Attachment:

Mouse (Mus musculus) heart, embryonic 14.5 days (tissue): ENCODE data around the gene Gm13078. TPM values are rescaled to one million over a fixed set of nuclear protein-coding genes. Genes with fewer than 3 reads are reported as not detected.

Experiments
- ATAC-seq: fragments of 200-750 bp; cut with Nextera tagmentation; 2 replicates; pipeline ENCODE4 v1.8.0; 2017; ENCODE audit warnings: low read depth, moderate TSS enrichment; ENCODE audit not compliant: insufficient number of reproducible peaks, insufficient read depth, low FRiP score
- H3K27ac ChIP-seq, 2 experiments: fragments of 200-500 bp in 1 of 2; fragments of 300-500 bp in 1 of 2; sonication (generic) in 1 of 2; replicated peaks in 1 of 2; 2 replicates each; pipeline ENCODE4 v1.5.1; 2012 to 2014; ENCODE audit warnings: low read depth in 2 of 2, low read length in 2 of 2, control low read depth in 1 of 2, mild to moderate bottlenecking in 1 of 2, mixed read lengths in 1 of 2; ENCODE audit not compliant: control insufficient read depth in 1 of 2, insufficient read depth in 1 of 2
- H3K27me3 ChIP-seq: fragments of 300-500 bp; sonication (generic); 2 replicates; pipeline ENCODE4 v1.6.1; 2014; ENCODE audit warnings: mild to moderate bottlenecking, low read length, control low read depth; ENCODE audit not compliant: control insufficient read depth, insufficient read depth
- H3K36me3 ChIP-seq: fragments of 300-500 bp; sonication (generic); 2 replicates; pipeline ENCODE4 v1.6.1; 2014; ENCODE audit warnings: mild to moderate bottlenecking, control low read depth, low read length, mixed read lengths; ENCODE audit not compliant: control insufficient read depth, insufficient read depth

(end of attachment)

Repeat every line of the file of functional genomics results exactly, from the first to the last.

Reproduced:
Mouse (Mus musculus) heart, embryonic 14.5 days (tissue): ENCODE data around the gene Gm13078. TPM values are rescaled to one million over a fixed set of nuclear protein-coding genes. Genes with fewer than 3 reads are reported as not detected.

Experiments
- ATAC-seq: fragments of 200-750 bp; cut with Nextera tagmentation; 2 replicates; pipeline ENCODE4 v1.8.0; 2017; ENCODE audit warnings: low read depth, moderate TSS enrichment; ENCODE audit not compliant: insufficient number of reproducible peaks, insufficient read depth, low FRiP score
- H3K27ac ChIP-seq, 2 experiments: fragments of 200-500 bp in 1 of 2; fragments of 300-500 bp in 1 of 2; sonication (generic) in 1 of 2; replicated peaks in 1 of 2; 2 replicates each; pipeline ENCODE4 v1.5.1; 2012 to 2014; ENCODE audit warnings: low read depth in 2 of 2, low read length in 2 of 2, control low read depth in 1 of 2, mild to moderate bottlenecking in 1 of 2, mixed read lengths in 1 of 2; ENCODE audit not compliant: control insufficient read depth in 1 of 2, insufficient read depth in 1 of 2
- H3K27me3 ChIP-seq: fragments of 300-500 bp; sonication (generic); 2 replicates; pipeline ENCODE4 v1.6.1; 2014; ENCODE audit warnings: mild to moderate bottlenecking, low read length, control low read depth; ENCODE audit not compliant: control insufficient read depth, insufficient read depth
- H3K36me3 ChIP-seq: fragments of 300-500 bp; sonication (generic); 2 replicates; pipeline ENCODE4 v1.6.1; 2014; ENCODE audit warnings: mild to moderate bottlenecking, control low read depth, low read length, mixed read lengths; ENCODE audit not compliant: control insufficient read depth, insufficient read depth